A man’s tunic was made of wool and hung down to just below his knees. It could be unbleached wool, or it could be dyed in various colors—yellow, red, green, blue, purple, and even orange. Purple and red were generally colors worn by rich people. But a poor man could wear any of the other bright colors, if he wanted. 

A woman’s tunic was similar, but it hung down further, reaching her ankles. 

But these tunics were not bleached white, as they are in all the modern pictures. (Essenes wore white clothes, made of linen, but Jesus was not an Essene.)

For both men and women, the tunic was terribly unstylish. Imagine a rectangle made of wool, almost a yard wide and three yards long. Cut a hole in the exact center for your head to poke through. Put your head through the hole and drape the rest over your body so that half hangs down in front and half in back. Now sew the front and back together to make seams running most of the way up both sides, leaving room for your arms to hang out. That’s very roughly how a tunic was made. 

The belt could be a rope or leather string or a broad strip of cloth. You just wrapped it around your waist and then tied it loosely to keep your tunic from billowing out. If it was a strip of cloth, you could fold it a couple of times lengthwise and it would hold a few coins or a short knife or whatever other small things you might want to carry. (Your tunic didn’t have pockets, so you needed somewhere to put your car keys, right?)

Sandals were made of flat soles of leather cut to the shape of your foot, with leather cords that looped around the back of your ankle and fastened to the sole at three points—one on each side of your ankle, and one between your toes. Archaeologists have found sandals at Masada and Qumran that look surprisingly modern.

During the summer, Israel can be very hot, and the tunic with belt and sandals would be all you’d need. (It appears that people didn’t wear any sort of headgear.) But when the temperature dropped a bit, you’d need another layer, or more than one …

Optional Clothes

In cooler weather, you could add a light cloak on top, which was basically just a rectangle of wool. By tradition, this had blue and white tassels at each of the four corners. (The tassels were called tsitsit in Hebrew. In the story where a woman touched the “fringes” of Jesus’s cloak to be healed, those fringes are exactly these tsitsit.)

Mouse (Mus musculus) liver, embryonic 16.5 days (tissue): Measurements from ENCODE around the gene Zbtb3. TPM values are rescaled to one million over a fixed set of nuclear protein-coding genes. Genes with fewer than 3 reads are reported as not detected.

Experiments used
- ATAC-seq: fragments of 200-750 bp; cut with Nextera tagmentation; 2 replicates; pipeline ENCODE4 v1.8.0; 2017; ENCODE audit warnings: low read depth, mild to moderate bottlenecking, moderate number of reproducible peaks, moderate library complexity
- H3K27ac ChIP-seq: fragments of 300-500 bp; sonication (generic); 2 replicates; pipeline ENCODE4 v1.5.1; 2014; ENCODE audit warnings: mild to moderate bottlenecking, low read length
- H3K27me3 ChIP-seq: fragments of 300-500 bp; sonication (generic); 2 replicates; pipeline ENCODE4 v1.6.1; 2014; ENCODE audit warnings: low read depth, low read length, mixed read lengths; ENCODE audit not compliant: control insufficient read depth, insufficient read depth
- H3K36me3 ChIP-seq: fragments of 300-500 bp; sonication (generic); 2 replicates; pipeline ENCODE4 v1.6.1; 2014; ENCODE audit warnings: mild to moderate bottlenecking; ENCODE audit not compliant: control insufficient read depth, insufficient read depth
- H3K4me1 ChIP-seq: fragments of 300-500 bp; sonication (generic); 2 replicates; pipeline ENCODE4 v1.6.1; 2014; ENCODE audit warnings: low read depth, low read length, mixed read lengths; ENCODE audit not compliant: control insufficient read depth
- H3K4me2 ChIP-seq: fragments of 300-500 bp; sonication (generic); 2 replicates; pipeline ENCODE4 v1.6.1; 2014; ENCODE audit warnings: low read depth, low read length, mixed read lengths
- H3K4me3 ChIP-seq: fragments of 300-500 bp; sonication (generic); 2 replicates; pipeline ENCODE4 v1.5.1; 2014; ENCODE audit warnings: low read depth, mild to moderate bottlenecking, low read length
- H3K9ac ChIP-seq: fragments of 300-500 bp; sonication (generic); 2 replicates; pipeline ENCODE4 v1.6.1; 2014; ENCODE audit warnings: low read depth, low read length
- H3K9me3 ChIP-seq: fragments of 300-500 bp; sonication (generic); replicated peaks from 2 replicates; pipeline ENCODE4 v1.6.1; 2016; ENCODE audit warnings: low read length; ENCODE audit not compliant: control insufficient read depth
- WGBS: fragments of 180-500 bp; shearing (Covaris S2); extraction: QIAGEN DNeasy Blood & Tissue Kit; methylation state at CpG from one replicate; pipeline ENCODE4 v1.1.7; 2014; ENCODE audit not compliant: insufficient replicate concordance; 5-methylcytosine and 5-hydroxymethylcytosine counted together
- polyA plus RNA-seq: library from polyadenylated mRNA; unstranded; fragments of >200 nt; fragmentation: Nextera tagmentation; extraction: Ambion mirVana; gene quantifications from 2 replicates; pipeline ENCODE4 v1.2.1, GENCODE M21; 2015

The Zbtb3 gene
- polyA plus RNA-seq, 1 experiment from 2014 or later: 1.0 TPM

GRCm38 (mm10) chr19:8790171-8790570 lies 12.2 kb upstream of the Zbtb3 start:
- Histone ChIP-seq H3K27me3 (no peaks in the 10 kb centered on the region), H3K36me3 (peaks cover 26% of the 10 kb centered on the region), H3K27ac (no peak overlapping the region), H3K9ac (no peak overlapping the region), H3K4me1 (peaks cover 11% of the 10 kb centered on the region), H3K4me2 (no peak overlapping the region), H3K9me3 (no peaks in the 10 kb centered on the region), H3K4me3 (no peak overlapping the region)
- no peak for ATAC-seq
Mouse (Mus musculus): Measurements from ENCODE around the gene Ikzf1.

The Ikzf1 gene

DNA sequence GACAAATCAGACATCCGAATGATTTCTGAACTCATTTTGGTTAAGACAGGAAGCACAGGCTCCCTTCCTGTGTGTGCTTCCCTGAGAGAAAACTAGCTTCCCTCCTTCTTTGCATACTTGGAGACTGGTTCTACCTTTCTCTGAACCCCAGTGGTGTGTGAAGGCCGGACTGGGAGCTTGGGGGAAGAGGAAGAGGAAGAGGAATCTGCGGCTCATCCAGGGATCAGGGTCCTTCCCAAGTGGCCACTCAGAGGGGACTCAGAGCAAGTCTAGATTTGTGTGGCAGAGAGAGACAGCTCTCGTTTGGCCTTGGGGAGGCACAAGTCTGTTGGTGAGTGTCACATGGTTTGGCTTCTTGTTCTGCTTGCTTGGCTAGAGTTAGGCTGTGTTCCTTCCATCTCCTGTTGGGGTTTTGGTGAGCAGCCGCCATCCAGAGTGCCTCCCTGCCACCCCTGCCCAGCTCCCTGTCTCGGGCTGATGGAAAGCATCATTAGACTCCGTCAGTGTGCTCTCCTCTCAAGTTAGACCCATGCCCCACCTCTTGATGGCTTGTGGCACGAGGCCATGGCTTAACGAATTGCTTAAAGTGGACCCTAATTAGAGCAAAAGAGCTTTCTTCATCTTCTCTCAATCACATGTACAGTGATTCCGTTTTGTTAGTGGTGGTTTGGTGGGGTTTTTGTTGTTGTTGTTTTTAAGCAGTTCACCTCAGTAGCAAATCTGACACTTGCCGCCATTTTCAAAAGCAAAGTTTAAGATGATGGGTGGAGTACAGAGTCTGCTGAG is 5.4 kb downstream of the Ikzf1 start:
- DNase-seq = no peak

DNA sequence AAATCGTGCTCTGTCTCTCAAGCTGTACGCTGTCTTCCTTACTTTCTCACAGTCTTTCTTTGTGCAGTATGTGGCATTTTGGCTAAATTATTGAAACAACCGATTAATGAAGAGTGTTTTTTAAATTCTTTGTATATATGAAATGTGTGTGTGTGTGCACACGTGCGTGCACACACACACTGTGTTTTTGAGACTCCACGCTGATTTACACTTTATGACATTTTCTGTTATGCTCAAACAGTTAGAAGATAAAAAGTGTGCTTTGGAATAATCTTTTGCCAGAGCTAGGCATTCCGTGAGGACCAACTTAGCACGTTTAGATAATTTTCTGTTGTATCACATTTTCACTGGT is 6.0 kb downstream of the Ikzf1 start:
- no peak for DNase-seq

It can get cold in Israel in the winter. It rains either a little or a lot, depending on where you are. It can even snow occasionally at the higher elevations. (Jerusalem is a couple of thousand feet above sea level, and it snows there sometimes.) When it’s cold, you need something more than a tunic and a light cloak. You need a heavy cloak.

The heavy cloak was quite large. It was rectangular in shape and was maybe a yard and a half wide, and two and a half to three yards long. You could wrap it around yourself and get reasonably warm. And it made a primitive sleeping bag when you were traveling. You could just roll yourself up in your heavy cloak and sleep on the ground. That’s exactly what poor people did. 

And … what about underwear? I emailed Prof. Taylor to ask about that, since her book didn’t mention underwear. In paintings of the crucifixion, Jesus usually gets a loincloth, so I asked whether Jewish people in the first century wore loincloths. She wrote back to say no, it doesn’t look like they did. It’s possible, of course, and we can’t be absolutely sure, but some of the Dead Sea Scrolls have a discussion about the fact that if your tunic is poorly made, it’ll expose your nakedness. And that’s only possible if you’re not wearing a loincloth. (In any event, when Romans crucified a man, they stripped him completely naked, so the loincloths in the paintings are not accurate. Crucifixions were all about total humiliation.)

Hair and Beards

And what about hair? Did Jesus wear his hear long, like in all the modern paintings? 

We have a number of paintings of people in Egypt from the time of Jesus. Men wore their hair short, and they trimmed their beards fairly short also. The main exception we know of was quite rare—people who had taken a lifelong Nazirite vow never cut their hair. John the Baptist is the most obvious example from the first centry. But Jesus was not a Nazirite, so there’s no reason to think he wore his hair long. 

It would be nice to have a few photos of Jesus and his family and his disciples. But we don’t have that. 

When you’re doing ancient history, you put together fragments of information from a lot of different sources. You can’t be sure you get it 100% right. All you can do is your best.

For now, this is the best I’ve been able to find.